Neither perception, nor judgment, nor our aesthetic sensibility can exist, at least not in communicable form, without language. The relationship between words and perception is a crucial one. Until we identify with a word or a name what we have perceived, it is but partially perceived and likely to be elusive. And without the words to describe an experience, it is not only difficult to think about it in the first place, it is clearly impossible to discuss it. Words help us notice things, they help ‘reveal’ sensations, literally ‘drawing back the veil’ from them. Once acquired and linked to particular sensations, they help us locate and identify them subsequently – they make perception more efficient by clarifying our awareness. When we taste with a wide vocabulary, an active search of the mind generates the words, which in turn capture and crystalise the sensations, which we can then utilise to articulate our descriptions of style, our appreciation of quality. This is why enlarging and maintaining an active vocabulary is so important for a good wine ‘reader’.
Having suggested that the basis of good tasting is the ability to ‘read’ a wine well, for which you first need a good vocabulary, how can we then give what we call ‘quality’ a more rational basis? Wine quality tends to be a subject packed with prejudice and subjectivity, often without any reference to criteria appropriate to particular wines. It is certainly a subject full of woolly thinking.
What is clear is that there is no single set of criteria that apply to all wines. The criteria one uses have to be appropriate to the wines one is judging. Our specific expectations of a good peach are very different from those of a good apple, though both are fruit, and we obviously want both to be ripe and ready to eat. With wine too we need to use a variety of values, some general, some very specific to the ‘kind’, the ‘species’ of wine in question.
Good quality is not the preserve of fine or expensive wines. Wines of good quality exist at all levels, good above all in the sense that they give pleasure as a drink. My wife Monika and I are currently enjoying an excellent 2001 village Chablis, a wine with a clean, direct, crisply ripe green-apple fruit, appetising and almost thirst-quenchingly fresh. When I first tasted it my reaction was simply: ‘Wow, this is good!’ And there are many others like it. Such wines, relatively simple and inexpensive, are judged – as they should be – by relatively modest criteria. But they give real pleasure. And the pleasure principle is fundamental. However, we don’t all like the same wines, and as soon as we need to discuss disagreement, more challenging questions of value arise.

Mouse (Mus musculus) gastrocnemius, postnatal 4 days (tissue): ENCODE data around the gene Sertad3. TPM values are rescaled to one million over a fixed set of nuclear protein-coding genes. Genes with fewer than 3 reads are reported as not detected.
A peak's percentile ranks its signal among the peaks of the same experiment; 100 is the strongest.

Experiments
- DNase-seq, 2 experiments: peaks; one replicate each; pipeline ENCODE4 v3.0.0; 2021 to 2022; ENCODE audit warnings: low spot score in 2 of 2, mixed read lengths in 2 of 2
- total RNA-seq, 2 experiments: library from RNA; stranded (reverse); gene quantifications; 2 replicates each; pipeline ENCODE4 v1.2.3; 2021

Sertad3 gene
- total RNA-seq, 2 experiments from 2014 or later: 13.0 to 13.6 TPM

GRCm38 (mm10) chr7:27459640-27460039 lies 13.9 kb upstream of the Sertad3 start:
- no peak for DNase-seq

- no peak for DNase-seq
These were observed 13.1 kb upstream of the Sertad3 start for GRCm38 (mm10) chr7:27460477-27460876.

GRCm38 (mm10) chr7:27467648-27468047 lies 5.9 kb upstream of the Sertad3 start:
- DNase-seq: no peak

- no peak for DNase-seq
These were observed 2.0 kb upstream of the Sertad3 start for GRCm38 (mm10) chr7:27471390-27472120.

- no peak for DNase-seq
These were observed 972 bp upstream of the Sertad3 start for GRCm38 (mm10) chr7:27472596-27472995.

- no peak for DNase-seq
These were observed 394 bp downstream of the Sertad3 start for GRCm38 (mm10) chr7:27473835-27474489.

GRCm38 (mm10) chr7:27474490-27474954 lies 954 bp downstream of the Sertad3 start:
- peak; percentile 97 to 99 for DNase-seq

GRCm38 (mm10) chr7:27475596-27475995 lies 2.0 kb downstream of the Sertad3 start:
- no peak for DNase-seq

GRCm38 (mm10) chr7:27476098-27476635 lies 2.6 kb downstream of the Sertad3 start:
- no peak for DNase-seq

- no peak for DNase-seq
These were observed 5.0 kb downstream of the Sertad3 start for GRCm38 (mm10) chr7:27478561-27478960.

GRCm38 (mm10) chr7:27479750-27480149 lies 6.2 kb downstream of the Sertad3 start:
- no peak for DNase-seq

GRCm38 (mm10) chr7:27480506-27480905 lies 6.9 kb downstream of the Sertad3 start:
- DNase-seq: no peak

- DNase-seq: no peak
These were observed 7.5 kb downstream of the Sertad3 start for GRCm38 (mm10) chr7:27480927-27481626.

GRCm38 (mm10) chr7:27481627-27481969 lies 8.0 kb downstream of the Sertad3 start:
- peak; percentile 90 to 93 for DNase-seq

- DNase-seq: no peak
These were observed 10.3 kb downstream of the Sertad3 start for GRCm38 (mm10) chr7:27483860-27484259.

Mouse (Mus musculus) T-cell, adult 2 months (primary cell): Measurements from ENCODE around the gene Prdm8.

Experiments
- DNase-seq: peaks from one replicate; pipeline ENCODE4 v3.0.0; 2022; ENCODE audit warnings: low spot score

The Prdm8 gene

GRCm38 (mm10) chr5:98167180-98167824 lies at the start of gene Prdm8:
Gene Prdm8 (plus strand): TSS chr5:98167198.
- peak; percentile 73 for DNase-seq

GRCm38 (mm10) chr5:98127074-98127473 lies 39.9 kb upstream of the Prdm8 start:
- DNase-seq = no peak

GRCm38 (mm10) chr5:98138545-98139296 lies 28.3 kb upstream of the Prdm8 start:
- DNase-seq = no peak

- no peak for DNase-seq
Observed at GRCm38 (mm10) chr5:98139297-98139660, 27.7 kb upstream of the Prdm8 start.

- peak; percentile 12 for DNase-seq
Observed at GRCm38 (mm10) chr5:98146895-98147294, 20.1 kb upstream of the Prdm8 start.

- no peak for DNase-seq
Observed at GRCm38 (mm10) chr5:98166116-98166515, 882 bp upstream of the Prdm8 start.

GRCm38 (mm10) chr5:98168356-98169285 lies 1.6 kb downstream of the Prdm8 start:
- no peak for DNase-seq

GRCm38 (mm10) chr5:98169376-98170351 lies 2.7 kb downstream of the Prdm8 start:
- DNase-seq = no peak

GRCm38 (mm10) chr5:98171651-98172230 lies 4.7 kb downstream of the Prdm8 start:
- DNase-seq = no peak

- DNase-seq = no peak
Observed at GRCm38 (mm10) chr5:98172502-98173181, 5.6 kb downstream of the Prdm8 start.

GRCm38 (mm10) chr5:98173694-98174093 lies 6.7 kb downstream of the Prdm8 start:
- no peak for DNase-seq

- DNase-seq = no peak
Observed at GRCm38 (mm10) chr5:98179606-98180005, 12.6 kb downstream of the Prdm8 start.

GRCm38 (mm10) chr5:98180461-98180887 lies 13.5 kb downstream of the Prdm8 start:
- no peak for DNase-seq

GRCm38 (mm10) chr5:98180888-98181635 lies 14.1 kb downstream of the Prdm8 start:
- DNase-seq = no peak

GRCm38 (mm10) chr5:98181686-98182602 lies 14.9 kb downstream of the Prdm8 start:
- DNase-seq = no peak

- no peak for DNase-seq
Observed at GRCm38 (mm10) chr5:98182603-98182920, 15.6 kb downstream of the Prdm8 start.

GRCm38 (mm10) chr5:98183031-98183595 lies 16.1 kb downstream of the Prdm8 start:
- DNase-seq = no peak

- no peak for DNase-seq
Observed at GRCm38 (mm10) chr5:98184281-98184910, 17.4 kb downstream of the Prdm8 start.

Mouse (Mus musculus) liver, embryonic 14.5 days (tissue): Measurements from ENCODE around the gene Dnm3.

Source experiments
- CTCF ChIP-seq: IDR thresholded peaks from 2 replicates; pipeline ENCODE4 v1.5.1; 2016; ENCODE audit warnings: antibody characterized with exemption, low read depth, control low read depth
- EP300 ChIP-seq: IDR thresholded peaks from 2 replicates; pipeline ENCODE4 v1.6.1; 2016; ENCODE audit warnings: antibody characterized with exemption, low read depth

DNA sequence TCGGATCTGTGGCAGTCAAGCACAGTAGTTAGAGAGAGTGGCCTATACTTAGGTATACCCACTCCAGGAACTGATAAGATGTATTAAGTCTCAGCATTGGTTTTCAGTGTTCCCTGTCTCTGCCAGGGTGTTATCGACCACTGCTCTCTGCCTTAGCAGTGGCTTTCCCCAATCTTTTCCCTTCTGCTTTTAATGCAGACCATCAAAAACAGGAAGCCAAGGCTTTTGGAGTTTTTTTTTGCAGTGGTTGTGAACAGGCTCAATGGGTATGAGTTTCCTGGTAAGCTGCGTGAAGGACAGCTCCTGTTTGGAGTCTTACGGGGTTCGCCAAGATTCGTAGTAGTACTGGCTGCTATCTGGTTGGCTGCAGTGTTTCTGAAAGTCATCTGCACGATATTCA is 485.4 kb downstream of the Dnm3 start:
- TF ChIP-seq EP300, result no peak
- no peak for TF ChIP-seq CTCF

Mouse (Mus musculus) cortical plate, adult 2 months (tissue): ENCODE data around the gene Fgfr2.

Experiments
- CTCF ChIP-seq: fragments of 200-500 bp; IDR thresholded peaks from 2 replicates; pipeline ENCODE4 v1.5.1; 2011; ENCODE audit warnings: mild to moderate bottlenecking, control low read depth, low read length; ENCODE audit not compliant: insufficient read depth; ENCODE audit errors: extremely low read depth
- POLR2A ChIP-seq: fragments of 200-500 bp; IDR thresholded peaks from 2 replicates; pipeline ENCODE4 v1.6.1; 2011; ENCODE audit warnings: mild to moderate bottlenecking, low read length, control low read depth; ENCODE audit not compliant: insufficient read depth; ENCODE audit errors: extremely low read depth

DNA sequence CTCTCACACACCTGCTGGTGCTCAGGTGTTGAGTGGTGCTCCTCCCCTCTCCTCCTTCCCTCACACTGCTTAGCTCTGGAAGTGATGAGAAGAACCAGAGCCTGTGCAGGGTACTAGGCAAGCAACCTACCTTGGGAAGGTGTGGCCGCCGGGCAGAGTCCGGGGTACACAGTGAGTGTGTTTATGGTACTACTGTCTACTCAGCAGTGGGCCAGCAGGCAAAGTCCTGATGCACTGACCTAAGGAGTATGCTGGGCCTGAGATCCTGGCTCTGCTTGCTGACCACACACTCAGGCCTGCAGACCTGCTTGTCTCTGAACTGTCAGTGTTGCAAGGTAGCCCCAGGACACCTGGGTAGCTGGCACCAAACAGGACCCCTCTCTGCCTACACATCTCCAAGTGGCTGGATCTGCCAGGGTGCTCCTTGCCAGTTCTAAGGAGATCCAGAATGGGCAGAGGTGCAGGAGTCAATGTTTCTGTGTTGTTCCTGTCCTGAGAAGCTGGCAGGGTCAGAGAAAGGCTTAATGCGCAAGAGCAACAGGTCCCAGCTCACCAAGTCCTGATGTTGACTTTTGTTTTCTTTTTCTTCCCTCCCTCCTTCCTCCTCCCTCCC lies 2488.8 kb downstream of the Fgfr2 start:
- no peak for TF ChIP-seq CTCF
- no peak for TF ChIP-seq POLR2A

The long and long of it
Are there, to make matters easier, universal quality criteria? There is, I think, one: length. The criterion is simple: the more prolonged the sensations, the better the wine. It is sufficiently concrete – without being absolutely so – to be easily measurable by our senses, and since it can be applied relatively objectively to all types of wine, it comes close to being a universal measure of excellence. (Length as a positive quality assumes the wine is well balanced for its type and attractive to taste. Length can be misleading, as a quality indicator, where any of wine’s three potentially strongest aspects is present in excess – acid, tannin or alcohol. A distractingly dominant persistence of any one of these is clearly undesirable.)
There are two sorts of length. Length of finish or aftertaste – those sensations we continue to perceive after swallowing and/or spitting; this is the tail end of our tasting (hence the French term caudalie for finish, from the latin cauda meaning tail). And length in the mouth, that period when we consider how the flavour characteristics develop and endure while we explore the wine in the mouth, prior to the finish.
Length of finish is the one we recognise most easily, and it is the easiest to articulate, comprising the flavour sensations that seem to reach right back into your throat in the case of a long wine – a literal linear length of finish – and how long in time the presence of these flavours and their associated aromas linger as a resonance, perfuming your mouth – a temporal length of finish, which one can measure in seconds.